Monday, 9 April 2007

Off to The Bear Peninsula, Co Cork.

We left Clogheen and headed for this area because it had two campsites open all year. We passed through Clonakilty and Skibbereen, both well-known musical areas and known to me from the Waterboys website and forum We also passed signs for Dunmanway, which I have an inkling featured in Pete McArthy’s book McArthy’s Bar being famous for the New Age settlement there. The added bonus of the site at Adrigole was that it was located behind the Glenbrook pub! After sorting ourselves out we had a few beers and games of pool that evening.

Another rainy day spent reading the following day and down to the pub at night for more beer and more pool!

In the morning we went for a long walk into the hills where I bathed my feet in the icy waters of the waterfall. Too old and fat to caper about totally naked under waterfalls these days…besides it’s still only February!!! We past a ruined church at Kilcaskin where there was a standing stone with Ogham carved down the side. Ogham is an ancient form of writing comprised of short lines cut across a continuous long line superficially resembling a tree branch with twigs; each letter is named after a plant, tree or mineral. I sometimes incorporate Ogham into my designs for handcrafts, jewellery and knitwear along with patterns derived from Celtic and Pictish designs. Unfortunately the stone was very weathered and the Ogham writing not really visible so not worth photographing.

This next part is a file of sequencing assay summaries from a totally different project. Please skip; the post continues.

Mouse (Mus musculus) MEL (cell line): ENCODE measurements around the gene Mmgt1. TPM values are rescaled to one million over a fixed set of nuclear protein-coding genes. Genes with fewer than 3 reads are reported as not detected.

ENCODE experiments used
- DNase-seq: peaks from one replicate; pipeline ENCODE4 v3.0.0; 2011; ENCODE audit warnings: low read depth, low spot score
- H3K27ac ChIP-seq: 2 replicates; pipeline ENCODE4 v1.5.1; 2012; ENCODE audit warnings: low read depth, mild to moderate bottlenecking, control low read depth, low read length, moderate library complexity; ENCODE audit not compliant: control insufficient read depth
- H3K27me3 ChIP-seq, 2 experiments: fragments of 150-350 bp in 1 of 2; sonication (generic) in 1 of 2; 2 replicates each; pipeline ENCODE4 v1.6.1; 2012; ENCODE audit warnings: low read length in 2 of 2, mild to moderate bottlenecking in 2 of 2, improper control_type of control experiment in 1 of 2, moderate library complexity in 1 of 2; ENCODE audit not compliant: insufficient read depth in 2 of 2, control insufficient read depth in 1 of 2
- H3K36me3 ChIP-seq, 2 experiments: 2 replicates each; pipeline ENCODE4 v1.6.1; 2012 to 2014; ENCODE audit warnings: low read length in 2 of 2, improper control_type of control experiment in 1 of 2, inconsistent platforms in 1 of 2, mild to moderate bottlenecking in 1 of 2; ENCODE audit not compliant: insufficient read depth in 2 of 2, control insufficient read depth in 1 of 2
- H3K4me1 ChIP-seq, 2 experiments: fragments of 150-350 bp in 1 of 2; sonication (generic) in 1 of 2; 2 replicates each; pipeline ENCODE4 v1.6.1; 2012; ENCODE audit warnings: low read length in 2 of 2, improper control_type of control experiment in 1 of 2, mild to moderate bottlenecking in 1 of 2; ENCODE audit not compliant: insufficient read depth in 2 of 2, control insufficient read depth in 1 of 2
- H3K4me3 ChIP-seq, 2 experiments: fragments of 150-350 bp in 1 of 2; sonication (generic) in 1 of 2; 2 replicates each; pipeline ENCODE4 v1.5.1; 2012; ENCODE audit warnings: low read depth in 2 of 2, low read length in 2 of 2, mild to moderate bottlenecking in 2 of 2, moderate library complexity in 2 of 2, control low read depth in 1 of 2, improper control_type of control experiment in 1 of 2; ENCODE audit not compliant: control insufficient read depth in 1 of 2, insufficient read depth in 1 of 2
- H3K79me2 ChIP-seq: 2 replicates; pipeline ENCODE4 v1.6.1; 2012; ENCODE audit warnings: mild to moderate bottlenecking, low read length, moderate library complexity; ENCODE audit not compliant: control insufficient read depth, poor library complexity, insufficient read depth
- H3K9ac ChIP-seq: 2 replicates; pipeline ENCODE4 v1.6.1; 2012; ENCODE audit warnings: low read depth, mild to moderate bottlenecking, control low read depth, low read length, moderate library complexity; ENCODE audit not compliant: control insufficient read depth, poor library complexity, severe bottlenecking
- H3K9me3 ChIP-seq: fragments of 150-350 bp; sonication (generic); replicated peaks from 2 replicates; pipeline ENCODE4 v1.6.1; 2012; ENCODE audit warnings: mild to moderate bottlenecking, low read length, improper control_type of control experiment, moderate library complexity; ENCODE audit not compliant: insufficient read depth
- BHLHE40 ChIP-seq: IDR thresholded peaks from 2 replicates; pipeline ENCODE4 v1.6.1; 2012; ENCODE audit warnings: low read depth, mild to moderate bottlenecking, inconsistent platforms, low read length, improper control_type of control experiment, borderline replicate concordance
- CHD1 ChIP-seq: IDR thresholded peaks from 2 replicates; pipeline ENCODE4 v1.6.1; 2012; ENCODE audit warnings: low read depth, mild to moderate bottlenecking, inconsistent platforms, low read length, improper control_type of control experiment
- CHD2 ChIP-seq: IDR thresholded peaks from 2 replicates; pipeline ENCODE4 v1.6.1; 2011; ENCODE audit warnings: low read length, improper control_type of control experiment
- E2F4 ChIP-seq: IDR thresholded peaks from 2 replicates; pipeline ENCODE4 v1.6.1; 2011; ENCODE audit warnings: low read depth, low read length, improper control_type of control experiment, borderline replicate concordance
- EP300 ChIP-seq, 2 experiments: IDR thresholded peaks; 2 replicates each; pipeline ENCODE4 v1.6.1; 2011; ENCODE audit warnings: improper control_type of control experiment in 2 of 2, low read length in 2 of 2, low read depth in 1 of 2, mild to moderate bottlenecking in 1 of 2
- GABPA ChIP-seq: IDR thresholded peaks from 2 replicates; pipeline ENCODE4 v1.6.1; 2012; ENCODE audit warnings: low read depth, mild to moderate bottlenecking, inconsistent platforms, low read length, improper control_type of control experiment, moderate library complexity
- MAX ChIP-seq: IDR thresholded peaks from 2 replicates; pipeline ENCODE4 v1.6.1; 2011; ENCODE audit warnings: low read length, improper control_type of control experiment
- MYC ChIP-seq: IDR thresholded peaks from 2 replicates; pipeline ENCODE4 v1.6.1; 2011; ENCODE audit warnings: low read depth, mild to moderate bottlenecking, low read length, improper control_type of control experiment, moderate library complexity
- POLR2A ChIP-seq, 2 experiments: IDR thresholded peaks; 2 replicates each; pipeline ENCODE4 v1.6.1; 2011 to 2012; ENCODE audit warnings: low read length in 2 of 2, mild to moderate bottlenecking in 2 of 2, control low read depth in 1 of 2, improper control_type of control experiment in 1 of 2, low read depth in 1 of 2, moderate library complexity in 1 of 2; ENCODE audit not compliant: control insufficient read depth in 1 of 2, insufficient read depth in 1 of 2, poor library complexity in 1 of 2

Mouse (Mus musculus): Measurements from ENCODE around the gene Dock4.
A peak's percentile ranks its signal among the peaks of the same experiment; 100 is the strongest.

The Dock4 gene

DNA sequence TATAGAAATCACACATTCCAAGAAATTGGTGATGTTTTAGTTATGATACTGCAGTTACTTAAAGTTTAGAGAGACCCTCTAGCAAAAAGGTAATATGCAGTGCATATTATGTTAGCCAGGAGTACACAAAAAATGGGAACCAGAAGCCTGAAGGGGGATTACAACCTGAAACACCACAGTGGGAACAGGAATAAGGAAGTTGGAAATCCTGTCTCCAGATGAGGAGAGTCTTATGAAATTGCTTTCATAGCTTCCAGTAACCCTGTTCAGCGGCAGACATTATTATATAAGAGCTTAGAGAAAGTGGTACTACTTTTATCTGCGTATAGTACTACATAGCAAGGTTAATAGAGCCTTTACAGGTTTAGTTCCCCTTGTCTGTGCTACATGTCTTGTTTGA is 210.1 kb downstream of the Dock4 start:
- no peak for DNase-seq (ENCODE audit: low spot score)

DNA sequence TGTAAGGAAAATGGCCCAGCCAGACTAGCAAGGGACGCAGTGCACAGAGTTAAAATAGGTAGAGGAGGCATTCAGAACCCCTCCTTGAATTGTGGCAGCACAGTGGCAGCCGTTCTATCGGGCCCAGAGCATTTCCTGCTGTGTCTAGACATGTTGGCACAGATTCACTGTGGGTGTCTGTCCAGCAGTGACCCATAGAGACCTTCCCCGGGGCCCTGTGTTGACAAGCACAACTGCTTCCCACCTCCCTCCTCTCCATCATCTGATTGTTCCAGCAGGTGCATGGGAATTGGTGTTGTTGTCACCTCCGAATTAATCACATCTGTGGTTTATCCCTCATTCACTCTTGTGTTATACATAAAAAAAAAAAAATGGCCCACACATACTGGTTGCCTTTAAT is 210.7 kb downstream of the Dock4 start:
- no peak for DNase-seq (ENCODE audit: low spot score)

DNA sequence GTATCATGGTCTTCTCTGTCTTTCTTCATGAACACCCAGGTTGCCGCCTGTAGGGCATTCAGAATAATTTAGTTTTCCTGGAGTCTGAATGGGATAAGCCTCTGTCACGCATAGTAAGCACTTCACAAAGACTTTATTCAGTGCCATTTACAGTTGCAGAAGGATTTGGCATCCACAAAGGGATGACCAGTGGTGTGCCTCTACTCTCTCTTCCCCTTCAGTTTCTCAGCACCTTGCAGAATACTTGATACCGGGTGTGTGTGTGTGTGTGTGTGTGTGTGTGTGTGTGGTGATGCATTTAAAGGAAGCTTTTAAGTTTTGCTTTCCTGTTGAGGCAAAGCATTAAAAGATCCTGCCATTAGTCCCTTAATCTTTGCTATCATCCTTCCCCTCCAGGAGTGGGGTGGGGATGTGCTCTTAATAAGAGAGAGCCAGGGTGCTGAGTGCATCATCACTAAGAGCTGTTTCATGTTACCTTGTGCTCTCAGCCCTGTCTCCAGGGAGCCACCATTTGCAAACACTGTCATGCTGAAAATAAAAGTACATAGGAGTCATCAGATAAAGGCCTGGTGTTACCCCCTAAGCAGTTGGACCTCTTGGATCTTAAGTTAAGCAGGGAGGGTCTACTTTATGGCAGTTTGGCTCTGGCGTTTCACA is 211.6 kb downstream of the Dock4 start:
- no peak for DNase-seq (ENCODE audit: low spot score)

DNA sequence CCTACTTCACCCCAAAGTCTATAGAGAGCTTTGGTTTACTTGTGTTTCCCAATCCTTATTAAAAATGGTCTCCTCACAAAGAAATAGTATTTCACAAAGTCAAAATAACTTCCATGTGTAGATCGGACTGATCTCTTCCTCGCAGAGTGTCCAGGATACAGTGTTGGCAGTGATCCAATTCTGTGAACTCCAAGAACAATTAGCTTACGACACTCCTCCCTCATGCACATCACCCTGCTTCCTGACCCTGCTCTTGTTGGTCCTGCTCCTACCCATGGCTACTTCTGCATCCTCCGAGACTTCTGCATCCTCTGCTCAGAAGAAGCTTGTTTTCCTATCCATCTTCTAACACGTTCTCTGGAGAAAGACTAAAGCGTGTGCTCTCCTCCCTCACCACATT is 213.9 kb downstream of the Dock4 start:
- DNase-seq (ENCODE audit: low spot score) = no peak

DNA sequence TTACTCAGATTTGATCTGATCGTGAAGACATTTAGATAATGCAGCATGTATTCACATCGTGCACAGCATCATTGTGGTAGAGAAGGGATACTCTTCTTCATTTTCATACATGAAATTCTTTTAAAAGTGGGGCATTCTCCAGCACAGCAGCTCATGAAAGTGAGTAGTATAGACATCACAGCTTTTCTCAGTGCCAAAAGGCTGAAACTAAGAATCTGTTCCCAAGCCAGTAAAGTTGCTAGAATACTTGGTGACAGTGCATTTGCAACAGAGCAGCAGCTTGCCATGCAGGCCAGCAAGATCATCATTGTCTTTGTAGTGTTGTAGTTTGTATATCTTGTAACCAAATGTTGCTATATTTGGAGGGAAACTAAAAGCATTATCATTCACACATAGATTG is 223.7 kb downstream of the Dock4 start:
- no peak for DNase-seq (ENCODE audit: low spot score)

On our last day we went to the other side of the peninsula via “the Healy Pass” an extremely windy mountain pass, built like the Vee road during the time of the famine. This road had an even more impressive shrine!
The other side of the island looking towards Lauragh.

We had purchased a booklet entitled “Antiquities of the Beara Peninsula” and attempted to locate some of these tombs and stone circles. Despite some excellently negotiated tiny winding roads by Peter, we failed to find things from the indications on the booklet which turned out to be quite vague and the distances unrepresentative. We did find this group of tombs and circles at Cashelkeelty, however, and some stunning scenery !

We finally left Beara and headed for Carrigtwohill campsite near the city of Cork.

Hamish developed diahorrea on the way, which is a nightmare in a campervan ! Unfortunately the campsite was very basic… no hot water and no washing machines!! So we bagged up the bedding in bin bags and headed back to Parson’s Green which wasn’t very far away and had industrial sized washing machines and hot showers!! We stopped off at a vets that we passed on the way and got him checked over and picked up a prescription for antibiotics and powders to “dry him up”!

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